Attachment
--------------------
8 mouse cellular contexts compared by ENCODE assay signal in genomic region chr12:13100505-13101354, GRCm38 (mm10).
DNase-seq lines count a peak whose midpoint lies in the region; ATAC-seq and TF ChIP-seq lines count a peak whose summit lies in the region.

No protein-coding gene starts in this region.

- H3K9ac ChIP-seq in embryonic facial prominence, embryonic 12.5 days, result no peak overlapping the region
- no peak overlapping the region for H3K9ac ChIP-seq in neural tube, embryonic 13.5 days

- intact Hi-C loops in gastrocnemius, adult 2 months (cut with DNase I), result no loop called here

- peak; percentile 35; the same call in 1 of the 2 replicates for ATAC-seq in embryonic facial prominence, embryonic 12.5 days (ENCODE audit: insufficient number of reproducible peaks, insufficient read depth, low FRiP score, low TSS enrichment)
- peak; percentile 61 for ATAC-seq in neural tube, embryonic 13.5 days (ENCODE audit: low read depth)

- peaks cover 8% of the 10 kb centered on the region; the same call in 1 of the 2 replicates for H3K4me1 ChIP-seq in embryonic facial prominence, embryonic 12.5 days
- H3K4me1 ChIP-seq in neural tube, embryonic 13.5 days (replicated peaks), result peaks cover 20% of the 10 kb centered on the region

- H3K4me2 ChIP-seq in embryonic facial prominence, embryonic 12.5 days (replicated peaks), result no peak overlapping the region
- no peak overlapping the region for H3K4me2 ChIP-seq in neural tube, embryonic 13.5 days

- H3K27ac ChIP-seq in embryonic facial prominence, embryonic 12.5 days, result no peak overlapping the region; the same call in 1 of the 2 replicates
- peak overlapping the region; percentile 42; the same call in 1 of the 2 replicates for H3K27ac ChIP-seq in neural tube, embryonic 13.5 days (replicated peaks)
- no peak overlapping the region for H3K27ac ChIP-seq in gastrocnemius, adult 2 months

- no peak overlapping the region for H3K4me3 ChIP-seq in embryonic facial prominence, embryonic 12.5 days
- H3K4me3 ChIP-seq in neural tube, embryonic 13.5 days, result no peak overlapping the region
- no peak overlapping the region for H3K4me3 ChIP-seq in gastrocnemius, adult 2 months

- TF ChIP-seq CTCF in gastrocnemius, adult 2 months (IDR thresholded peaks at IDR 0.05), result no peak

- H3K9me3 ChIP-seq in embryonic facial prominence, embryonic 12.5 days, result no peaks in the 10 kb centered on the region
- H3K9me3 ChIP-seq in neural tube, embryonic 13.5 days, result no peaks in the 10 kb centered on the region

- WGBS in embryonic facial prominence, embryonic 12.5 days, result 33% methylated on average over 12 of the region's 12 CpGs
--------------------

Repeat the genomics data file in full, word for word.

8 mouse cellular contexts compared by ENCODE assay signal in genomic region chr12:13100505-13101354, GRCm38 (mm10).
DNase-seq lines count a peak whose midpoint lies in the region; ATAC-seq and TF ChIP-seq lines count a peak whose summit lies in the region.

No protein-coding gene starts in this region.

- H3K9ac ChIP-seq in embryonic facial prominence, embryonic 12.5 days, result no peak overlapping the region
- no peak overlapping the region for H3K9ac ChIP-seq in neural tube, embryonic 13.5 days

- intact Hi-C loops in gastrocnemius, adult 2 months (cut with DNase I), result no loop called here

- peak; percentile 35; the same call in 1 of the 2 replicates for ATAC-seq in embryonic facial prominence, embryonic 12.5 days (ENCODE audit: insufficient number of reproducible peaks, insufficient read depth, low FRiP score, low TSS enrichment)
- peak; percentile 61 for ATAC-seq in neural tube, embryonic 13.5 days (ENCODE audit: low read depth)

- peaks cover 8% of the 10 kb centered on the region; the same call in 1 of the 2 replicates for H3K4me1 ChIP-seq in embryonic facial prominence, embryonic 12.5 days
- H3K4me1 ChIP-seq in neural tube, embryonic 13.5 days (replicated peaks), result peaks cover 20% of the 10 kb centered on the region

- H3K4me2 ChIP-seq in embryonic facial prominence, embryonic 12.5 days (replicated peaks), result no peak overlapping the region
- no peak overlapping the region for H3K4me2 ChIP-seq in neural tube, embryonic 13.5 days

- H3K27ac ChIP-seq in embryonic facial prominence, embryonic 12.5 days, result no peak overlapping the region; the same call in 1 of the 2 replicates
- peak overlapping the region; percentile 42; the same call in 1 of the 2 replicates for H3K27ac ChIP-seq in neural tube, embryonic 13.5 days (replicated peaks)
- no peak overlapping the region for H3K27ac ChIP-seq in gastrocnemius, adult 2 months

- no peak overlapping the region for H3K4me3 ChIP-seq in embryonic facial prominence, embryonic 12.5 days
- H3K4me3 ChIP-seq in neural tube, embryonic 13.5 days, result no peak overlapping the region
- no peak overlapping the region for H3K4me3 ChIP-seq in gastrocnemius, adult 2 months

- TF ChIP-seq CTCF in gastrocnemius, adult 2 months (IDR thresholded peaks at IDR 0.05), result no peak

- H3K9me3 ChIP-seq in embryonic facial prominence, embryonic 12.5 days, result no peaks in the 10 kb centered on the region
- H3K9me3 ChIP-seq in neural tube, embryonic 13.5 days, result no peaks in the 10 kb centered on the region

- WGBS in embryonic facial prominence, embryonic 12.5 days, result 33% methylated on average over 12 of the region's 12 CpGs